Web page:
During this hour-long CADCA-TV broadcast, see how coalitions are addressing alcohol and drug normalization initiatives. Find out how some in the entertainment industry are trying to show the reality of drug use instead of glamorization. We’ll travel to California where several coalitions have come together to create a group designed to counter the marijuana culture.
- Hear what coalitions are doing to counter messages that glamorize drugs
- Find out how the entertainment industry is working to make sure alcohol and drug portrayals are accurate
- See what drugs are specifically associated with a “drug culture”
- Learn how media literacy and an understanding of media messaging can help coalitions counter the drug culture
Originally Aired: September 24, 2009
Prevention Specialist, CommPre, a program of Horizon Services, Inc., Hayward, CA
Frank Byndloss has worked in the prevention field for the last five years. After graduating college with a B.A. in psychology, Frank worked in the HIV prevention field designing, implementing and evaluating HIV prevention and medication management programs in the Las Vegas Area. In the past year, Frank has made the transition to substance abuse prevention.
As a Substance Abuse Prevention Specialist, Frank coordinates several coalitions in the San Francisco Bay Area, which address alcohol, tobacco and marijuana issues in the unincorporated areas of Alameda County. Frank coordinates the Ashland/ Cherryland Violence Prevention collaborative, a recipient of a Drug Free Communities grant to address the unique cultural, social and political norms which add to marijuana problems.
Marie Gallo Dyak
Entertainment Industries Council, Inc., Executive Vice President, Program Services and Government Relations
Marie Dyak is responsible for concept development and implementation of special projects primarily involving the entertainment industry and the substance abuse prevention and mental health fields. This includes public service initiatives, special events, and development of in-kind support for prevention, information dissemination, and entertainment-based human resource issues. Dyak manages EIC’s substance abuse/addiction and mental health/mental illness programs. Her long history of working with both health/public interest and entertainment fields gives her a unique perspective that allows her to understand complex SAMHSA-prioritized health concerns and communicate these to the entertainment industry in a way television writers and other such lay audiences can clearly understand.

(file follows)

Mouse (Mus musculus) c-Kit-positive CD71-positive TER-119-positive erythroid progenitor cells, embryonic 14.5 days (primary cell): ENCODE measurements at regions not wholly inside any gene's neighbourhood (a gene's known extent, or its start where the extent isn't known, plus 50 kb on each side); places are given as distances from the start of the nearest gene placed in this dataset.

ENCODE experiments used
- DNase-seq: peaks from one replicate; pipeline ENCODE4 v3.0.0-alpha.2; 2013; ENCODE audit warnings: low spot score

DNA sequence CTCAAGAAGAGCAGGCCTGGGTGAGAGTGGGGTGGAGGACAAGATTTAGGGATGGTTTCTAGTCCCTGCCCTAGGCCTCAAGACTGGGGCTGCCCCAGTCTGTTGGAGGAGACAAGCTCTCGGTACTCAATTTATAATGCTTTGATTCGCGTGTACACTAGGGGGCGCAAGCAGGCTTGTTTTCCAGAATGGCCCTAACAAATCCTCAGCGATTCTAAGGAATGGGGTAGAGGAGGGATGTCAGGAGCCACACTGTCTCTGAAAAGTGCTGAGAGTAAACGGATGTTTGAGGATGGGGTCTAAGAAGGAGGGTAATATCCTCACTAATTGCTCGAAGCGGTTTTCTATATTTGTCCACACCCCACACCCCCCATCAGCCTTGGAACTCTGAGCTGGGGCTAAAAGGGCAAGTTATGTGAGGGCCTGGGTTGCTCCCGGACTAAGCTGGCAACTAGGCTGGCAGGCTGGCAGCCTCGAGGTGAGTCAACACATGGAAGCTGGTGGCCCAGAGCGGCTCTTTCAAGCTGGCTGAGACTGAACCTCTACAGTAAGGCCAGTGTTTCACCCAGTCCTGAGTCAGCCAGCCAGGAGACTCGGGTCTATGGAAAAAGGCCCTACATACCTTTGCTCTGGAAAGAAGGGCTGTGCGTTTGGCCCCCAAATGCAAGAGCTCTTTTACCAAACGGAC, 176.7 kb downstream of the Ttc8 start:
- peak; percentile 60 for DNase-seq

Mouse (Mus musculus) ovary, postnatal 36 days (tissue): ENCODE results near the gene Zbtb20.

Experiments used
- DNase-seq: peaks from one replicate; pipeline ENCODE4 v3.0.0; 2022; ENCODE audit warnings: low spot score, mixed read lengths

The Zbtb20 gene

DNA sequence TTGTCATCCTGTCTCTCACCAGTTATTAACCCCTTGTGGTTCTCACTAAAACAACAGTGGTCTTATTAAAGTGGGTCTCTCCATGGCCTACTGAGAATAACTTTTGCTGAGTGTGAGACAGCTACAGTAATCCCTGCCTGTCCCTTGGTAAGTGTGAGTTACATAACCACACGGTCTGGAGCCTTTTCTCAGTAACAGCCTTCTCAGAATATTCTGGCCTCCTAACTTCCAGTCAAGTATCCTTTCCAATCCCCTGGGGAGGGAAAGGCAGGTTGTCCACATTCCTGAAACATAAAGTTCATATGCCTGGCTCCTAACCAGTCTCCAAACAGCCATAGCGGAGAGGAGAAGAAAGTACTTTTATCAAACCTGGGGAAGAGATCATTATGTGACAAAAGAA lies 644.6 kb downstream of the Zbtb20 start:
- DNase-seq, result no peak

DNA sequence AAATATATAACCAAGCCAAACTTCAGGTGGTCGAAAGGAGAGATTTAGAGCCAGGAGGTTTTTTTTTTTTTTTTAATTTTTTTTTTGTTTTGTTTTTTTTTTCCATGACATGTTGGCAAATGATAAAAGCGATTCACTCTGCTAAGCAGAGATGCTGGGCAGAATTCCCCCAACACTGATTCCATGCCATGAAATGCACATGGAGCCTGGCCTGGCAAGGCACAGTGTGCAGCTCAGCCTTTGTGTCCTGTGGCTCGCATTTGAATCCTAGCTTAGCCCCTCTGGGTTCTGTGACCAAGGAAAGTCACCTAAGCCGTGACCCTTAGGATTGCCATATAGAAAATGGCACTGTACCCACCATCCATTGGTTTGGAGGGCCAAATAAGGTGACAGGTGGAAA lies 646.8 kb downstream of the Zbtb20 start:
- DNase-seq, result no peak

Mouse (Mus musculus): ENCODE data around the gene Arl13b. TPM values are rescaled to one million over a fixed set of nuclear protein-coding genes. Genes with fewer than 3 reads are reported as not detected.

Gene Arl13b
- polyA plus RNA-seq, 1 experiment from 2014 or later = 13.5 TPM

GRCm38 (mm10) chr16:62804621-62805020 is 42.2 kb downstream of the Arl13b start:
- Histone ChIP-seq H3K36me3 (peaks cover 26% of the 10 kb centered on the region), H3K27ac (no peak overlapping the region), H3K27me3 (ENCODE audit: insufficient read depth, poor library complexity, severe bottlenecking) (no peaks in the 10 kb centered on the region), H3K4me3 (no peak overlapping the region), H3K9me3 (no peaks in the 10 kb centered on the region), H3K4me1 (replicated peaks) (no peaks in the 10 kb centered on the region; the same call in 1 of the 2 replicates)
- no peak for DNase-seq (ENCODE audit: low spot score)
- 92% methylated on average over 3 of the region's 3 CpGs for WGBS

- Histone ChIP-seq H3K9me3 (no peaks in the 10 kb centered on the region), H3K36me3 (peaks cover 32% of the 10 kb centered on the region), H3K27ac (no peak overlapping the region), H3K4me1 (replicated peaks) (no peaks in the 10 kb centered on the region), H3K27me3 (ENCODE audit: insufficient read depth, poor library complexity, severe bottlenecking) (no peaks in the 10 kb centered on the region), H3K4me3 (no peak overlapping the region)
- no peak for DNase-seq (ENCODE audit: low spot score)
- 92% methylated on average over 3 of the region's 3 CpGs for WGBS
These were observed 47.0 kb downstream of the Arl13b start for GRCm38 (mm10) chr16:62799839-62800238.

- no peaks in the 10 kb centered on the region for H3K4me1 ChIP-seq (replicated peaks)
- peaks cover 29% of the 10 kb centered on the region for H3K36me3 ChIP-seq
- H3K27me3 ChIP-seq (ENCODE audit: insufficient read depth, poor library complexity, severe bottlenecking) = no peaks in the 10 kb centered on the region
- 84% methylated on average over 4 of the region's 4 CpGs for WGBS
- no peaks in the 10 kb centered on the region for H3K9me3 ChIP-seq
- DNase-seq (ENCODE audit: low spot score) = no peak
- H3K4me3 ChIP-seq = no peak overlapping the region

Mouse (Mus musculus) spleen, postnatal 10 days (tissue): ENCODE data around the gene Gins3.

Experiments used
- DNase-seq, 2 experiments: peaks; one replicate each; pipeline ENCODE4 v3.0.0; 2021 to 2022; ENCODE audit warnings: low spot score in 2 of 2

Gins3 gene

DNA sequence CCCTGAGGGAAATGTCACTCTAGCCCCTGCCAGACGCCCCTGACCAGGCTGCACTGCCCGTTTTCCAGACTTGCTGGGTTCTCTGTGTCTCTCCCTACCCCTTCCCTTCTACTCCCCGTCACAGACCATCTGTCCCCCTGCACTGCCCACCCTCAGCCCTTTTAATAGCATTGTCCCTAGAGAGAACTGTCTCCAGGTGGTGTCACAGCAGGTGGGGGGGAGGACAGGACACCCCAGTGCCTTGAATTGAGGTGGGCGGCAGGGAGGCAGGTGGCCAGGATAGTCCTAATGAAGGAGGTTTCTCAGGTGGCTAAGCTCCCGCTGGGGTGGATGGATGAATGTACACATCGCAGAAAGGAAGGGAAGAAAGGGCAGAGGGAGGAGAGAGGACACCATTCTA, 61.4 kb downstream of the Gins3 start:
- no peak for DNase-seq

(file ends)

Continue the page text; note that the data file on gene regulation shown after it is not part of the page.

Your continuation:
Dyak serves as the Co-Executive Producer of the PRISM Awards television special, spotlighting creative contributions that best exemplify the entertainment industry’s efforts to use its unique platform and access to audiences to present accurate information and depiction of mental health and substance use disorders. The PRISM Awards are presented annually in Los Angeles and air nationally on the FX Network.
Dyak has a sociology degree from St. Louis University.
Dr. Janis Kupersmidt
Innovation Research and Training, Durham, NC
Dr. Kupersmidt received her Ph.D. from Duke University in 1985 with specialization in child clinical psychology. She taught for three years at the University of Virginia and then, served on the faculty of the University of North Carolina at Chapel Hill in the Psychology Department for 15 years. Dr. Kupersmidt has been an investigator at the Frank Porter Graham Child Development Institute at the University of North Carolina at Chapel Hill since 1988. She has over 50 peer-reviewed publications including empirical papers, chapters, and an edited book; over 100 scientific presentations; and has served as the Principal Investigator (PI) or co-PI on many federal, state, and private research grants.
In 1999, Dr. Kupersmidt founded a small business, Innovation Research & Training, with the goal of developing empirically validated assessment tools, and prevention and treatment programs for substance abuse and delinquency. At iRT, she leads a multi-disciplinary team that has received grants on a range of topics including media literacy, mentor training, mindfulness, social information processing assessment, emotion recognition assessment, and cognitive behavioral therapy with substance abusing delinquent adolescents.
Related to substance abuse prevention efforts, Dr. Kupersmidt and her colleagues at iRT have developed two media literacy substance abuse prevention programs, namely, Media Detective, for elementary school-aged children and Media Ready, for middle school-aged children. Both programs are have been accepted for review by the SAMHSA National Registry of Evidence-Based Programs and Practices (NREPP).